No, what piqued her curiosity was the increasing penchant of British politicians and regulators for bans and “crackdowns” on every day items or pleasures.
The particular trigger was the Environment Secretary’s comments that his next target in the “war on plastic” would be that great scourge of our time: the disposable nappy.
Michael Gove, of course, ultimately clarified that the Government had no intention of banning disposable, plastic‐containing nappies altogether. But we can be forgiven for assuming the opposite.
Every day, it seems some UK Government official, MP or regulator advocates restricting us from buying or using something.
In recent months we have heard plans or ideas for a doubling of the plastic bag tax, bans for single‐use plastic straws and cotton buds, a ban on sales of energy drinks to teens, a tax on milkshakes, a call for McDonald’s to stop giving toys away with happy meals, a crackdown on disposable ballpoint pens, razors, and balloon sticks, and a ban on wood‐burning stoves. All these idea have been floated by the supposed free‐market Conservatives.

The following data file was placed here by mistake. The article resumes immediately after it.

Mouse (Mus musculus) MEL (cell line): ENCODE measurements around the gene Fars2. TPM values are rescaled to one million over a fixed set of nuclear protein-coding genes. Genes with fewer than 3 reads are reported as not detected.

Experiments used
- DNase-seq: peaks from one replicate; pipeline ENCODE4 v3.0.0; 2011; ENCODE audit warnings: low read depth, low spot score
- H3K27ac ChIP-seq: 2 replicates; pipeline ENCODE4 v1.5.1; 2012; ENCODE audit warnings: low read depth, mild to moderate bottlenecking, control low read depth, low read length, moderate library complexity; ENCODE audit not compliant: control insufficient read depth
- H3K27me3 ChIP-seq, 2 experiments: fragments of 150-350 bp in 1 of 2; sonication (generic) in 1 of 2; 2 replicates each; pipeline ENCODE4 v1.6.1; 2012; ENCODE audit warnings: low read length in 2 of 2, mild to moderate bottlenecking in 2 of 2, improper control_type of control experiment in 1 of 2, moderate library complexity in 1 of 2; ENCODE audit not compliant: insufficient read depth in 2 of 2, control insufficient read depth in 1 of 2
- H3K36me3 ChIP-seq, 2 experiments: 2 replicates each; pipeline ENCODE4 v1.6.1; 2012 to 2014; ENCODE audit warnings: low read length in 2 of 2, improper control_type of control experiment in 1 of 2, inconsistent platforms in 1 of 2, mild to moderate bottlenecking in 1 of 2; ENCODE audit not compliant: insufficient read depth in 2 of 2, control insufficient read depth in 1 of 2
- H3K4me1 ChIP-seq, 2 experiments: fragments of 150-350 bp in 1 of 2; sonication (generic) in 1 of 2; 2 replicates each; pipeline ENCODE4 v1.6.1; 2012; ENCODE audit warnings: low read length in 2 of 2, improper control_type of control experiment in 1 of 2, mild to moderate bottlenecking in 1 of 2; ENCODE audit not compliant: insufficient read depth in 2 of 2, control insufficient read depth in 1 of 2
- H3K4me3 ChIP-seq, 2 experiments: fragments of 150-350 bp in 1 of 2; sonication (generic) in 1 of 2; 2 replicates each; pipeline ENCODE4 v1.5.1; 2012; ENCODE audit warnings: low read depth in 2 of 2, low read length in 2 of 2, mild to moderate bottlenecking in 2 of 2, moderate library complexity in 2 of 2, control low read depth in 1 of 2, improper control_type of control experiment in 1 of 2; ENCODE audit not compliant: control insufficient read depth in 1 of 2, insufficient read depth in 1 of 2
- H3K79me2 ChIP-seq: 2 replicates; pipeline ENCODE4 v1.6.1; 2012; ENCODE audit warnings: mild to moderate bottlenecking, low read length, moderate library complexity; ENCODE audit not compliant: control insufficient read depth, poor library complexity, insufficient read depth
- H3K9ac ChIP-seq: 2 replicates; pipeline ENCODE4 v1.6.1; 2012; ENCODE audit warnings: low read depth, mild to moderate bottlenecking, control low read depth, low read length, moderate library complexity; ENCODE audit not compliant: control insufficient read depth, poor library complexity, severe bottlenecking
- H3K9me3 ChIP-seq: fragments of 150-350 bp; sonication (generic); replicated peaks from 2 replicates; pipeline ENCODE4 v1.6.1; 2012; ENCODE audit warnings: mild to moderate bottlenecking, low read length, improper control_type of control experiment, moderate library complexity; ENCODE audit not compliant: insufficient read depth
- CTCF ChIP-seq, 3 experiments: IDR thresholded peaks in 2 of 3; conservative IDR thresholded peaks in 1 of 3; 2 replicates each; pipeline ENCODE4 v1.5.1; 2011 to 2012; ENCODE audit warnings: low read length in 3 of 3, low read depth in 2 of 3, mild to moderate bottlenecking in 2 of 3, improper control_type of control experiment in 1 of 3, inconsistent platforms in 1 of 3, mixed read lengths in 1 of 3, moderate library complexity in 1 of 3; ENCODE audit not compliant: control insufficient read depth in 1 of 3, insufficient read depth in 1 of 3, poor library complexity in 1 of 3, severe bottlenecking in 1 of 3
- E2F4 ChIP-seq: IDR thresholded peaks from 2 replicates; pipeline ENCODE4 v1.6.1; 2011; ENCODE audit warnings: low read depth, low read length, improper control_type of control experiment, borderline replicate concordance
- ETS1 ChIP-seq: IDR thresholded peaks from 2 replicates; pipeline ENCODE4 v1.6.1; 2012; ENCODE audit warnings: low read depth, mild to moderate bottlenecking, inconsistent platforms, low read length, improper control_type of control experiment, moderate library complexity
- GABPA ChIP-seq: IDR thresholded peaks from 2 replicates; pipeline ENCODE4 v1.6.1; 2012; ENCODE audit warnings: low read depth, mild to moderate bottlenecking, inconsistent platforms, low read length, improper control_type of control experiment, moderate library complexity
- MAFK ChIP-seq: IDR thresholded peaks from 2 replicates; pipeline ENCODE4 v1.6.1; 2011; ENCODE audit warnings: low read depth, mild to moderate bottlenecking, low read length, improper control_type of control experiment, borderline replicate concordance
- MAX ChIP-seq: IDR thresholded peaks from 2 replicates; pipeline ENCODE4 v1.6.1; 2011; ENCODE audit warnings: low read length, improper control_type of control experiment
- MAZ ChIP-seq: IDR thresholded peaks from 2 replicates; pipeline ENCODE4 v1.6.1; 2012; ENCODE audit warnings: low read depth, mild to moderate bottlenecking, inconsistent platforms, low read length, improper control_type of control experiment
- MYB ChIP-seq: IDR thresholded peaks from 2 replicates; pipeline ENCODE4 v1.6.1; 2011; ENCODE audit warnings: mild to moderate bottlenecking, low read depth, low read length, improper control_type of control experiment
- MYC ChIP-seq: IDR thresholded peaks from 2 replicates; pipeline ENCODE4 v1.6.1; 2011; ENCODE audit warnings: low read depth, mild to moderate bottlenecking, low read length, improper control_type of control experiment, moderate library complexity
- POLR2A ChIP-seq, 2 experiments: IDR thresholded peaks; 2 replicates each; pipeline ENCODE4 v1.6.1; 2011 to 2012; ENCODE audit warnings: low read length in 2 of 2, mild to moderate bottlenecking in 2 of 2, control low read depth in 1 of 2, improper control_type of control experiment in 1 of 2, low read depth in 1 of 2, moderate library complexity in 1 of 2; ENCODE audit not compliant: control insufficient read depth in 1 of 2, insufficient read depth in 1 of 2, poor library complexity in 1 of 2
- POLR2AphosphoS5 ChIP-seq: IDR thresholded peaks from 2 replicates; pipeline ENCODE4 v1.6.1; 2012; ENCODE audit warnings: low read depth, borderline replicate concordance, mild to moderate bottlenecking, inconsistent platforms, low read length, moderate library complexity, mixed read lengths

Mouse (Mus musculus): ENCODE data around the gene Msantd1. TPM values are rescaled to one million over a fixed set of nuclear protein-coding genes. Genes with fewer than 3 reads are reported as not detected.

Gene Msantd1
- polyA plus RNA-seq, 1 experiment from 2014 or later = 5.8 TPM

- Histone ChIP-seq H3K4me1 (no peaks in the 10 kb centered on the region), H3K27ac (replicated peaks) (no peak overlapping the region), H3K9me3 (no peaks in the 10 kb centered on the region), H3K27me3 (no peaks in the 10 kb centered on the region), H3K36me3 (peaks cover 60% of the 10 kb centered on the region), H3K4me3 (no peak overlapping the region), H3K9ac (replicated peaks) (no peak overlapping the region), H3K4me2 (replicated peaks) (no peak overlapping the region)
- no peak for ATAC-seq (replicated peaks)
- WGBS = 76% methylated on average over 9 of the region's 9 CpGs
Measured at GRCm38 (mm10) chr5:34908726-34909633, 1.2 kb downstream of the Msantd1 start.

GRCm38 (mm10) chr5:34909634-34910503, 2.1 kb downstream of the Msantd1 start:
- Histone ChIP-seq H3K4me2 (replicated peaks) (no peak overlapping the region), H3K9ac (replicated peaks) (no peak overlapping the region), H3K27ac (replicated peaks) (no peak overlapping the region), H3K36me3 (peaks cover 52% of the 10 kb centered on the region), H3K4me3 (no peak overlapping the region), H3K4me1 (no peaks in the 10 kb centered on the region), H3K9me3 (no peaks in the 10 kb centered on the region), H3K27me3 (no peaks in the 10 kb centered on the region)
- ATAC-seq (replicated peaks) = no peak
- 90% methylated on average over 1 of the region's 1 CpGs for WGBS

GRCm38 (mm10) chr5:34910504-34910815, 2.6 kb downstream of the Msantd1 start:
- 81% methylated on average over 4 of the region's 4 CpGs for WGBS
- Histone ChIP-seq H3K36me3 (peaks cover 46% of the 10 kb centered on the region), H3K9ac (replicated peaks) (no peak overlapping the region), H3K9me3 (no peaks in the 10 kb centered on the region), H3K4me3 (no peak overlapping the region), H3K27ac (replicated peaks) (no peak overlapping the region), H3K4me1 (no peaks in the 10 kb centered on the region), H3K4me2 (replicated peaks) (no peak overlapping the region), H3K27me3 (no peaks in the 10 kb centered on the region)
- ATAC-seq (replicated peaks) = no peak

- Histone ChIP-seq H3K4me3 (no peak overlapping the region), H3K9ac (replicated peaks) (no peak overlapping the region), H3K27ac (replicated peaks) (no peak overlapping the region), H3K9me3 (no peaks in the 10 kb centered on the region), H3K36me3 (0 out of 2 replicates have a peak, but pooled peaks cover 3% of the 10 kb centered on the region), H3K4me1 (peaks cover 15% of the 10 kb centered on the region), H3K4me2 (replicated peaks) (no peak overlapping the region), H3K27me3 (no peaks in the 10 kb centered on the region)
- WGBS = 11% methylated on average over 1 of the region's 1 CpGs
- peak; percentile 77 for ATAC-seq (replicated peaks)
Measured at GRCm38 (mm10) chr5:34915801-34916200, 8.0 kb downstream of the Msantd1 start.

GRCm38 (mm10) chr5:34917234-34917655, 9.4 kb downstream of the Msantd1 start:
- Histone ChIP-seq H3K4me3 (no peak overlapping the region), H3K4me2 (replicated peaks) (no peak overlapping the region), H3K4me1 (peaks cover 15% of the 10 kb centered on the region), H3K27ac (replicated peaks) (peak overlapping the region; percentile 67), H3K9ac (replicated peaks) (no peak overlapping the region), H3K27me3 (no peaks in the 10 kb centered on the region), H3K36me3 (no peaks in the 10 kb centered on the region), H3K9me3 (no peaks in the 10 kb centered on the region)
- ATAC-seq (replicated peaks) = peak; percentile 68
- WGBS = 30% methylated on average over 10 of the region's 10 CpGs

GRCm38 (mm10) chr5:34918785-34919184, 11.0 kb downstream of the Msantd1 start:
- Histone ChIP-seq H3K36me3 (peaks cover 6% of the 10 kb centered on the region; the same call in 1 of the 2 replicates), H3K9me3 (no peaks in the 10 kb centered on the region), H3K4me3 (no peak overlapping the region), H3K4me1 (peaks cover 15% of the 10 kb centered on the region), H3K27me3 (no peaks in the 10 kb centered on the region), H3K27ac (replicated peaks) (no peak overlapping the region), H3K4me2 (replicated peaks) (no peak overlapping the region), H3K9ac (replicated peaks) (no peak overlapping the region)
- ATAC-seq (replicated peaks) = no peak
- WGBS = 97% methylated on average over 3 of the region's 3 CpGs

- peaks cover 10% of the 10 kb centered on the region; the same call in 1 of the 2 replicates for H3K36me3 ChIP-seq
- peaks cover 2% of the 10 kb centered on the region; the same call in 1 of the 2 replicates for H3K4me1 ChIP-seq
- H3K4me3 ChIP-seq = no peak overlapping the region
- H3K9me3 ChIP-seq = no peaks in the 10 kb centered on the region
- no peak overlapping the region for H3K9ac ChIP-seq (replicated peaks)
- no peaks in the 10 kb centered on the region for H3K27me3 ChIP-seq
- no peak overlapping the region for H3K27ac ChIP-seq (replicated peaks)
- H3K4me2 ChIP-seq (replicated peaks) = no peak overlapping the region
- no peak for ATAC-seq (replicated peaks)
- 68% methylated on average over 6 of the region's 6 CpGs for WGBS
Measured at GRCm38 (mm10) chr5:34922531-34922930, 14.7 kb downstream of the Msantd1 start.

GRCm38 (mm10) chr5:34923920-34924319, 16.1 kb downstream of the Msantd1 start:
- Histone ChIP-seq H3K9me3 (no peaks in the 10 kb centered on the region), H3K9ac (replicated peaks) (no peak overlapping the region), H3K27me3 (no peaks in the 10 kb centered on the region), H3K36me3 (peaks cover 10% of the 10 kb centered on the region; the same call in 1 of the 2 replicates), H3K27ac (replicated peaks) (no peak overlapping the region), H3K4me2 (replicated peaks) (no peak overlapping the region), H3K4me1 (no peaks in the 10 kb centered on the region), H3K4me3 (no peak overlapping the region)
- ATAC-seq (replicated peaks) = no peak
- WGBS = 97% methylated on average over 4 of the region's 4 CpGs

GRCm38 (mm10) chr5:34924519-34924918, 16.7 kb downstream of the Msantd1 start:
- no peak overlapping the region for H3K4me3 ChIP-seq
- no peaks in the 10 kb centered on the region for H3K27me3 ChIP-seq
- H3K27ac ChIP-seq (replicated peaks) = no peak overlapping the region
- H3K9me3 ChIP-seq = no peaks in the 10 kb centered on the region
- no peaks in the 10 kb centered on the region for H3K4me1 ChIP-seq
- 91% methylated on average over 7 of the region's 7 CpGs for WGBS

Sadly, this is not a Tory‐specific affliction. In Scotland, the SNP beat a hasty retreat this week after a furious backlash over its anti‐obesity strategy, which proposed banning takeaways from giving customers free poppadoms and prawn crackers. Perhaps feeling left out, the Advertising Standards Agency also banned a Costa Coffee advert after receiving two complaints it encouraged unhealthy eating. At times it feels not so much a slippery slope of lifestyles and environmental regulation and control, but as if we are caught in an avalanche.
This “no pleasure left behind” approach has good intentions, of course. For all the myriad barking ideas, politicians are cack‐handedly trying to solve two perceived problems. The first is pollution, particularly the damage that non‐biodegradable plastics cause in oceans or landfill. This genuinely imposes social environmental costs on to others and cannot be obviously solved by assigning property rights. The second is obesity, especially relating to collective healthcare costs.